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Computation Structures 3: Computer Organization

Learn how to turn a processor into an entire computer system in this interactive computer science course from MIT.
Computation Structures 3: Computer Organization
This course is archived
Estimated 10 weeks
6 hours per week
Instructor-paced
Instructor-led on a course schedule
Free
Optional upgrade available

About this course

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Digital systems are at the heart of the information age in which we live, allowing us to store, communicate and manipulate information quickly and reliably. This computer science course is a bottom-up exploration of the abstractions, principles, and techniques used in the design of digital and computer systems. If you have a rudimentary knowledge of electricity and some exposure to programming, roll up your sleeves, join in and design a computer system!

This is Part 3 of a 3-part series on digital systems, providing an introduction to the hardware/software interface and is based on a course offered by the MIT Department of Electrical Engineering and Computer Science. Topics include pipelined computers, virtual memories, implementation of a simple time-sharing operating system, interrupts and real-time, and techniques for parallel processing.

Using your browser for design entry and simulation, you’ll optimize your processor design from Part 2 for size and speed, and make additions to a simple time-sharing operating system.

Learner Testimonial

"Out of the many edX courses I have taken, the first two parts of 6.004x were clearly the best. I am looking forward to the third part.” -- Previous Student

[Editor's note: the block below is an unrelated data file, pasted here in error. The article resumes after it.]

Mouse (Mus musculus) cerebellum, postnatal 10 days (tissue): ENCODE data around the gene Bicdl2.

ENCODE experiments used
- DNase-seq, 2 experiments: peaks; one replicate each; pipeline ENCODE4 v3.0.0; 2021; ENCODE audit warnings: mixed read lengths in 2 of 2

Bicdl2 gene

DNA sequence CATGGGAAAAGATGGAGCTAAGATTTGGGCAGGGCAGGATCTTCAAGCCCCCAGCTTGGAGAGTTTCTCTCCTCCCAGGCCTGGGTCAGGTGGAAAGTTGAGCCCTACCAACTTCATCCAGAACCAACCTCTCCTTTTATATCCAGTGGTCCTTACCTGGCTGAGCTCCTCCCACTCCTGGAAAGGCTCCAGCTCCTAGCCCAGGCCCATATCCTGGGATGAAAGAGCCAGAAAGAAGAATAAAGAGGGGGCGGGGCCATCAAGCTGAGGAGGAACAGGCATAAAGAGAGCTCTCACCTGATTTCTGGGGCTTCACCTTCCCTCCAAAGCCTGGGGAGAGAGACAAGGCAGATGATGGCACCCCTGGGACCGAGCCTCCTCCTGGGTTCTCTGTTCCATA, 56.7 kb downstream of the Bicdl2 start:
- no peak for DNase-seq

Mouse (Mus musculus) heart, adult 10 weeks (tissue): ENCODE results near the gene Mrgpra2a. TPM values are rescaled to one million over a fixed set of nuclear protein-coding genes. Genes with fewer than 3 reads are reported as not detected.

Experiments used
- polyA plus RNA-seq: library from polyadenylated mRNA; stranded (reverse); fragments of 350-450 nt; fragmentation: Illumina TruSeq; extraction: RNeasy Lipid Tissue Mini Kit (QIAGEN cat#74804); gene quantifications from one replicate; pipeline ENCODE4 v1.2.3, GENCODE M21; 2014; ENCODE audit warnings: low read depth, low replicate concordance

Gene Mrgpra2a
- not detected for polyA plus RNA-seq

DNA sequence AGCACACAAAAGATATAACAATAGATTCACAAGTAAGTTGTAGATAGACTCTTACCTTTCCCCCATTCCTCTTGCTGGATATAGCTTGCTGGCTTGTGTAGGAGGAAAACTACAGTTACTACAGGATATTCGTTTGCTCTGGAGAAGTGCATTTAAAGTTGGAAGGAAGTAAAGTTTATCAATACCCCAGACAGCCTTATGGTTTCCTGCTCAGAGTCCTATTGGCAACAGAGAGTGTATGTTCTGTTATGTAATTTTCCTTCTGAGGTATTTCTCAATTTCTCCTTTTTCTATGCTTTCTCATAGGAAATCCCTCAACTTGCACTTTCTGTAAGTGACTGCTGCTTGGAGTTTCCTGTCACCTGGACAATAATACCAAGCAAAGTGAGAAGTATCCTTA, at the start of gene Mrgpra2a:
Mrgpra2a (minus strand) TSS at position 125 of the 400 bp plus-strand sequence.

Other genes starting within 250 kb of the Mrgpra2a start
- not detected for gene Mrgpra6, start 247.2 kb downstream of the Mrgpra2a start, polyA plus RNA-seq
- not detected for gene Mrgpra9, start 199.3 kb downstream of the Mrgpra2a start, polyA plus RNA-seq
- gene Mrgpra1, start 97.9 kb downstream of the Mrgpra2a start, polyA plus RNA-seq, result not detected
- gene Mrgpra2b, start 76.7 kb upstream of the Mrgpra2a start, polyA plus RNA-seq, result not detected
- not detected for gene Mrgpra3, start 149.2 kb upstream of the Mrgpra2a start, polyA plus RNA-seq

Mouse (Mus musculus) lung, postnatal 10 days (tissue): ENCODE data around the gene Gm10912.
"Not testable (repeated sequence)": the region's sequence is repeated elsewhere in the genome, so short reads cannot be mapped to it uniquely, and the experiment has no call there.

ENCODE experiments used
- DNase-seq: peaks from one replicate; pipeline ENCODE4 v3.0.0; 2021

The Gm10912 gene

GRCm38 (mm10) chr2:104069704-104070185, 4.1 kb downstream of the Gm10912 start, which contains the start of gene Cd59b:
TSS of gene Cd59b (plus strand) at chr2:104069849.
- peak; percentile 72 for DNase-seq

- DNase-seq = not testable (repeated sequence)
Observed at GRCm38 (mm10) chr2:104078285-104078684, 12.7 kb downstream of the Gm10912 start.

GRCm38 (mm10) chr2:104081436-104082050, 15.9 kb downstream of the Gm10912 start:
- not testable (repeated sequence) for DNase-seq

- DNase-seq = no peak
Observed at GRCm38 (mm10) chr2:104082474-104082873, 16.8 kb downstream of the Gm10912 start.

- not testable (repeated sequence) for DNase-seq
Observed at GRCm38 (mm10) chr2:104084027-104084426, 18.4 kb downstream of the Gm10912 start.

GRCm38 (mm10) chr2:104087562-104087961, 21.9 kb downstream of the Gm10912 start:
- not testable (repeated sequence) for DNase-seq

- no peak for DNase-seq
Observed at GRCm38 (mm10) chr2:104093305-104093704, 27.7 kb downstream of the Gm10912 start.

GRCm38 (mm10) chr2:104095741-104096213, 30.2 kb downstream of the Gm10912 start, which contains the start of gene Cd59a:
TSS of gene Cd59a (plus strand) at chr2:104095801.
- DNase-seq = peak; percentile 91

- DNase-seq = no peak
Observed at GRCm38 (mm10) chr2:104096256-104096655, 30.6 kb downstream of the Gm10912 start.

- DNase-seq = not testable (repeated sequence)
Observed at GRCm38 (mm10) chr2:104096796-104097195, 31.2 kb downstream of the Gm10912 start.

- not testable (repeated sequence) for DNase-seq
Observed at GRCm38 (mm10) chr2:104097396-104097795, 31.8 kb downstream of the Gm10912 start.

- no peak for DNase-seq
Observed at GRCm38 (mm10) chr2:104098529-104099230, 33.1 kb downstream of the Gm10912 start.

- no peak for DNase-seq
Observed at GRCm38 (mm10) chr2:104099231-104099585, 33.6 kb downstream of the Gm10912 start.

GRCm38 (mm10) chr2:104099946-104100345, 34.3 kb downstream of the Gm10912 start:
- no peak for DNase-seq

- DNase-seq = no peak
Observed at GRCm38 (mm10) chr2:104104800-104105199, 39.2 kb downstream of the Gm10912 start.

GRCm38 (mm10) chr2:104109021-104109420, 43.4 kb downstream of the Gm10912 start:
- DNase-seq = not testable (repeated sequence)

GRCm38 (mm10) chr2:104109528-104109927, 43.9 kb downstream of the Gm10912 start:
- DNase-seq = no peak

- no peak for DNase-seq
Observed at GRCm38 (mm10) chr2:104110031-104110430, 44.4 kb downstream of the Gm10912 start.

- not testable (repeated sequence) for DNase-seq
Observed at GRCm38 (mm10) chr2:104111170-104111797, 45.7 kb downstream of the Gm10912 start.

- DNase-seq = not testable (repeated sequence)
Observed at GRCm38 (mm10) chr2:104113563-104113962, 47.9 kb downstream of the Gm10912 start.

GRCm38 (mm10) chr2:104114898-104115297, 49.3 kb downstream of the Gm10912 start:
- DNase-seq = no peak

At a glance

  • Language: English

What you'll learn

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  • How to use pipelining to increase a processor’s throughput
  • Virtualization as a way to share a single processor among many tasks
  • Basic organization of a simple time-shared operating system
  • Appropriate techniques for parallel processing
  • Pipelined Beta: pipelined execution of instructions, data and control hazards, resolving hazards using bypassing, stalling and speculation.
  • Virtual Memory: extending the memory hierarchy, paging using hierarchical page maps and look-aside buffers, contexts and context switching, integrating virtual memories with caches.
  • Operating Systems: processes, interrupts, time sharing, supervisor calls.
  • Devices and Interrupts: device handlers asynchronous I/O, stalling supervisor calls, scheduling, interrupt latencies, weak and strong priority systems.
  • Processes, Synchronization and Deadlock: inter-process communication, bounded buffer problem, semaphores for precedence and mutual exclusion, semaphore implementation, dealing with deadlock.
  • Interconnect: the truth about wires, point-to-point vs. shared interconnect, communication topologies.
  • Parallel Processing: instruction-, data- and thread-level parallelism, Amdahl’s Law, cache coherency.
  • Labs: optimizing your Beta design for size and speed, emulating instructions, extending a simple time-sharing operating system.

About the instructors

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